A number of CINTAS fellows were already working in Cuba as well as Miami and New York. They had dual residencies, dual studios. There was much greater cross-fertilization taking place.

Another thing we noticed was that there were Cuban artists who had emigrated, not to the US, but to places like Spain, France, and Latin America. The Cuban community was beyond just the exile community in the United States. It was a much more complicated, more complex diaspora.

The final issue that really resonated for us is that we’re not a political organization. Therefore, if we are legally allowed to give grants to Cubans on the island, then we will do so. Not giving grants to Cubans on the island—that would be a political decision, given the fact that diplomatic ties have been restored.

We feel very strongly that we are not a tool of Cold War politics. We are a foundation for Cuban art and artists. Therefore, we will not take a political position.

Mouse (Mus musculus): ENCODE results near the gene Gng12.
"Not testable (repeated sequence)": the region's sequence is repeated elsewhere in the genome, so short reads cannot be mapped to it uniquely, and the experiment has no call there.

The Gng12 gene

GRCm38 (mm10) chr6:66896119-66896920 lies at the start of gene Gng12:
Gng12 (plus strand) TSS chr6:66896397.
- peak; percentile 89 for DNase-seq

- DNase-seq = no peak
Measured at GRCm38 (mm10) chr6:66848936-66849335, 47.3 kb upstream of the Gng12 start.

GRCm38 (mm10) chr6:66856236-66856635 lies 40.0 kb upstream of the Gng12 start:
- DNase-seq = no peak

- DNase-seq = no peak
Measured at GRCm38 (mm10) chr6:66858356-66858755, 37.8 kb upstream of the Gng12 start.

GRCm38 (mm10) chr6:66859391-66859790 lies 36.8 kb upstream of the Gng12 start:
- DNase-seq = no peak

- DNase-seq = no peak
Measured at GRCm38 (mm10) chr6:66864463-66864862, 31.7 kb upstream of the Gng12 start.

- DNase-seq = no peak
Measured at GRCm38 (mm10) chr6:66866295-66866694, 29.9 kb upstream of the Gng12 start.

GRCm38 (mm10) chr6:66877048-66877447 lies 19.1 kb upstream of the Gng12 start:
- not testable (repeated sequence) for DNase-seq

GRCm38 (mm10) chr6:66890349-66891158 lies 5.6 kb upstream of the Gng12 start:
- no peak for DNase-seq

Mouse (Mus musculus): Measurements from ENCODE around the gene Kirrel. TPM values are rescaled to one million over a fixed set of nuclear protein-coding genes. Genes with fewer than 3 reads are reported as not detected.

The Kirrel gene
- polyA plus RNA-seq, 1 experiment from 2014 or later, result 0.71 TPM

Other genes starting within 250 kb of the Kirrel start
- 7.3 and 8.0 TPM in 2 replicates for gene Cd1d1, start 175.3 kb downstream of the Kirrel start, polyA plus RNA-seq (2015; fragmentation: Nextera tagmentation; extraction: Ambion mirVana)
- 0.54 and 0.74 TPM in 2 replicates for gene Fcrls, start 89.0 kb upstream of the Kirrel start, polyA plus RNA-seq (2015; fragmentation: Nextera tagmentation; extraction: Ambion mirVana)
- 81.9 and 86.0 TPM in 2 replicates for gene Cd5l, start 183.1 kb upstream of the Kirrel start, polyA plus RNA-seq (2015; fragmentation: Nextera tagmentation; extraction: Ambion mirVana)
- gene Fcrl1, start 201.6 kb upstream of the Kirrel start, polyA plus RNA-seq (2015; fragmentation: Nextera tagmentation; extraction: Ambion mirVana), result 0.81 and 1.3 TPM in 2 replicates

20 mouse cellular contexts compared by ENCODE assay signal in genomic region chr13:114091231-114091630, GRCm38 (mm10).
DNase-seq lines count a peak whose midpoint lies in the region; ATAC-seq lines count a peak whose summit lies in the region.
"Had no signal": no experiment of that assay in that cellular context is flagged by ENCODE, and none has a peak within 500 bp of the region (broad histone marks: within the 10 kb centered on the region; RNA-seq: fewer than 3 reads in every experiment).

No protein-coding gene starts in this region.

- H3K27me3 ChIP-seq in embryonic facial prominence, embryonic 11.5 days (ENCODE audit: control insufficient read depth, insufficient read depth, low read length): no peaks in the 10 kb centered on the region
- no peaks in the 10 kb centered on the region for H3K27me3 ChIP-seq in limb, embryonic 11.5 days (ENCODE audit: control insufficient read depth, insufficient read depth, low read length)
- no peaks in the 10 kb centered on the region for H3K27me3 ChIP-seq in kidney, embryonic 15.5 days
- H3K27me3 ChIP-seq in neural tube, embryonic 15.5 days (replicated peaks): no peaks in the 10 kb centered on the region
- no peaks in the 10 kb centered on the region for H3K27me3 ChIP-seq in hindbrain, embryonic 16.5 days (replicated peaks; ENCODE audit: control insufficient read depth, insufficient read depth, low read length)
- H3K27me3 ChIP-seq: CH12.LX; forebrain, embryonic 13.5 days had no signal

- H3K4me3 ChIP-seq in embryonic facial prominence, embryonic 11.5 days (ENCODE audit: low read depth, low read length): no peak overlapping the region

All of those things culminated in a unanimous decision by the board to open up fellowships to Cubans everywhere.

From the CINTAS fellows collection, César Trasobares, Untitled-Quinces Series, 1980

Courtesy CINTAS Foundation

From what I’m reading, some would propose an opposite argument—that the foundation’s decision does have political impact, and plays into the hands of the Cuban government.

First of all, we’re not engaging with any government agency in Cuba. If a Cuban were to win we would not send the prize money to Cuba. The award is given in Miami, in US dollars. If a Cuban artist from Spain or France or Cuba or California were to win it, she or he would have to come to Miami to receive it.